View Mobile Site

Ask the Expert

Signal Photos


Gas prices reaching record

High of $4.89 per gallon reported in the Santa Clarita Valley

Posted: October 6, 2012 2:00 a.m.
Updated: October 6, 2012 2:00 a.m.
Adrian Rivera changes the fuel price sign outside the Arco station on Pico Canyon Road and Marriott Way in Stevenson Ranch on Friday.  Adrian Rivera changes the fuel price sign outside the Arco station on Pico Canyon Road and Marriott Way in Stevenson Ranch on Friday. 
Adrian Rivera changes the fuel price sign outside the Arco station on Pico Canyon Road and Marriott Way in Stevenson Ranch on Friday. 

The average price of regular, unleaded gasoline shot up 17 cents a gallon from Thursday to Friday and stood at a statewide average of $4.48 a gallon Friday, with prices as high as $4.89 reported in the Santa Clarita Valley.

The average price in Los Angeles County was at $4.53 a gallon for regular unleaded Friday. That’s just 9 cents below the highest-ever average price, which was recorded in June 2008.

The latest price increases continued a weeklong trend in California that has seen the price of regular, unleaded gasoline increase by about 35 cents a gallon, according to AAA’s Daily Fuel Gauge Report. shows the increase as even larger. The online service says gas in and around Los Angeles now costs an average of $4.60 a gallon, a 46-cent increase over a week ago.

Either way, California’s gas prices have surpassed Hawaii’s as the highest in the country.

A web of refinery and transmission problems is to blame, analysts said. The situation is compounded by a pollution law that requires a special blend of cleaner-burning gasoline from April to October, said Denton Cinquegrana, executive editor of the Oil Price Information Service, which helps AAA compile its price survey.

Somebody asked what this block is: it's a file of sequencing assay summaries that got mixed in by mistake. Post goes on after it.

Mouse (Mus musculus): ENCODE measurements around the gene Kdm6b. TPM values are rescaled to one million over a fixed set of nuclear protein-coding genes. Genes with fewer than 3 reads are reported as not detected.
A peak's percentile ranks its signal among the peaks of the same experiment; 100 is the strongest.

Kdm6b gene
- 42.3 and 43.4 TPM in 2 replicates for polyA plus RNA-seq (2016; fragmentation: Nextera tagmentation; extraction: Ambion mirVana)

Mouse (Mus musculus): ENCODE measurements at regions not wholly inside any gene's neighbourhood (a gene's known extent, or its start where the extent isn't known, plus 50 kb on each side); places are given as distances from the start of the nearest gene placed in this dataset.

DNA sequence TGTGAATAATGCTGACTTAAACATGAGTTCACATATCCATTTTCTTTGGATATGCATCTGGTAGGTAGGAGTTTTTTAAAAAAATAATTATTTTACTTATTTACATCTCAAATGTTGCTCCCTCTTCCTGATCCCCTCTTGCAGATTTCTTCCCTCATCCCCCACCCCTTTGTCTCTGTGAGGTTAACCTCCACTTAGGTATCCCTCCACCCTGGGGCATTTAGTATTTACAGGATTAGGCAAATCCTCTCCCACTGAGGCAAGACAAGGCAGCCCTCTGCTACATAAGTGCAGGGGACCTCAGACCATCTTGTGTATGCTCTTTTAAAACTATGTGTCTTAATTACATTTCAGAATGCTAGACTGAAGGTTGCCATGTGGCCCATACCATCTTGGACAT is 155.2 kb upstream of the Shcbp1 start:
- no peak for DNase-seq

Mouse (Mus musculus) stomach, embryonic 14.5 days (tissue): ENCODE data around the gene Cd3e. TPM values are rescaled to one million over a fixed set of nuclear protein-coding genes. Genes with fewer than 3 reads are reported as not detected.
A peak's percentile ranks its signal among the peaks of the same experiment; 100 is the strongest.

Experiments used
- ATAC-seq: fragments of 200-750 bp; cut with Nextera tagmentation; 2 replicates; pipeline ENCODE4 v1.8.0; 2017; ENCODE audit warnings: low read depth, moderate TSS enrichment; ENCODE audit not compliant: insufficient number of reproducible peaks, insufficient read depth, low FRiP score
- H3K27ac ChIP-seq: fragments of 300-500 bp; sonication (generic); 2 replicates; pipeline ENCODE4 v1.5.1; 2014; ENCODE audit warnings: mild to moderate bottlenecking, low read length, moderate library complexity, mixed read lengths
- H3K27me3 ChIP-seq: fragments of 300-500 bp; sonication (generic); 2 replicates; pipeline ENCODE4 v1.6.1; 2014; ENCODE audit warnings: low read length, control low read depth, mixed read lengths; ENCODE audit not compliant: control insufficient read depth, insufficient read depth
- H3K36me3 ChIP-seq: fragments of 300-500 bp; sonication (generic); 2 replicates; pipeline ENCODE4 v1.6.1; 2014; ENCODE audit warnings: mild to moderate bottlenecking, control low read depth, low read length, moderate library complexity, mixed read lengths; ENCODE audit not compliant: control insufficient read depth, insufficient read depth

“We use the phrase ‘the perfect storm,’ and you know what, this current one makes those other perfect storms look like a drizzle. I don’t want to scare anyone, but this is a big problem,” Cinquegrana said. “Run-outs are happening left and right.”

No Santa Clarita Valley gas stations reported running out of gas Friday, but motorists were lined up to fuel their vehicles at Costco in Canyon Country and Sam’s Club in Saugus, the two valley locations with the cheapest gas prices.

Some lower-priced stations elsewhere in the Los Angeles area were out of gas as early as Thursday.

Still, there was a little good news Friday. Exxon Mobil Corp. said a refinery in Torrance returned to normal operations Friday after a power failure Monday disrupted production for most of the week.

State officials acknowledged that reduced supplies triggered a price spike but with the refinery coming back online, prices should start falling, they said.

“The wholesale market appears to have peaked and is heading down,” said Alison ApRoberts, a spokeswoman for the California Energy Commission. “Because it takes a little while for the price reductions to funnel through the system, consumers at the pumps should start to see some declines over the next week.”

Gasoline inventories in California, however, are still at their lowest point in more than 10 years, a situation made worse by the mandate for the special summer gasoline blend. Few refineries outside the state can make it, meaning there are few outside sources to draw from for help, Cinquegrana said.

But the California Energy Commission determined the state has plenty of gasoline to meet consumer demand and says prices at the pump should start to fall next week.

Gil Duran, a spokesman for Gov. Jerry Brown, said in an email that his office is “monitoring the situation closely.”

Patrick DeHaan, an analyst for, wrote that gasoline spot prices, or the prices stations pay for the wholesale gasoline they resell to the public, have fallen recently. This usually means prices for consumers will begin to fall as well.

But DeHaan wrote that this decrease in price will likely come after another few days of price increases.

Still, prices are likely to remain high until winter-grade gasoline can be sold in November.

But that doesn’t mean immediate relief at the pump, said Ron Appel, president of the Gardena-based United Oil.

“Prices will probably be high until the November (winter-grade) gas comes in,” Appel said.

Saugus resident Carolyn Clement, filling up her car at a Mobil station Friday, said the $4.69 a gallon she was paying was the most expensive gas she has ever purchased.

“I wish I had filled up yesterday,” she said.

The Associated Press contributed to this report.




Most Popular Articles

There are no articles at this time.
Commenting not available.
Commenting is not available.


Powered By
Morris Technology
Please wait ...